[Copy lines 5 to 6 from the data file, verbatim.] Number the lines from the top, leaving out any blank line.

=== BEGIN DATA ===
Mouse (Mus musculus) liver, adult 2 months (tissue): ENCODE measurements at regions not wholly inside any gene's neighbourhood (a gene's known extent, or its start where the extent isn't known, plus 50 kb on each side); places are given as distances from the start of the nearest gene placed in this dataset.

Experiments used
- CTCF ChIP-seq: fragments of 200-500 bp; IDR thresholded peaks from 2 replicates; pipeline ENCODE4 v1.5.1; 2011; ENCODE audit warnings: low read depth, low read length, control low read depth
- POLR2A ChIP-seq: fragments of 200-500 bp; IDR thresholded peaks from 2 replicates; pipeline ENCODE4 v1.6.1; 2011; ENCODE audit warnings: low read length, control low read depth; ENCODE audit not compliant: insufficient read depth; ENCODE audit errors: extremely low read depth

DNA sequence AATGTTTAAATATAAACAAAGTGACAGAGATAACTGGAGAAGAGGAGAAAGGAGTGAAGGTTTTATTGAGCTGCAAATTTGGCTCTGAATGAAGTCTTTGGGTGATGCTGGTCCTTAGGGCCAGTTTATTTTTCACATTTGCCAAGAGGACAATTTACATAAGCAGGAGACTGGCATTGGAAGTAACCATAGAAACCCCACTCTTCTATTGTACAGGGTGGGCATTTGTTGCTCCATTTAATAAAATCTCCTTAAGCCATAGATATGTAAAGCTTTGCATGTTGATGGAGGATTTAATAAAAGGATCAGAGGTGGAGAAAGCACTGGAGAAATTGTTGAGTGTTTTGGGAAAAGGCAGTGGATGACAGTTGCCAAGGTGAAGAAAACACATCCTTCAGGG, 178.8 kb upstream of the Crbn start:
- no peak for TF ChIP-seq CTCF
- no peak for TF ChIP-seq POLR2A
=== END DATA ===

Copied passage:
DNA sequence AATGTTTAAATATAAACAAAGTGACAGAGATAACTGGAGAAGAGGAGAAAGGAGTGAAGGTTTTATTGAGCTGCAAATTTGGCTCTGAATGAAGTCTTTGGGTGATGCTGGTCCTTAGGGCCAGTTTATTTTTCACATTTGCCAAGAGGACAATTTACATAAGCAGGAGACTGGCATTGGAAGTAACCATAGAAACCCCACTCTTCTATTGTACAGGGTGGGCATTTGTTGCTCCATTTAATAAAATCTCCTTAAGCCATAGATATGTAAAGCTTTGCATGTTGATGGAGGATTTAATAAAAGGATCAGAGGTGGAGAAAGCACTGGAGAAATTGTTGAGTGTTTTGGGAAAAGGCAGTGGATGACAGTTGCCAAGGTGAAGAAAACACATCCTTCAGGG, 178.8 kb upstream of the Crbn start:
- no peak for TF ChIP-seq CTCF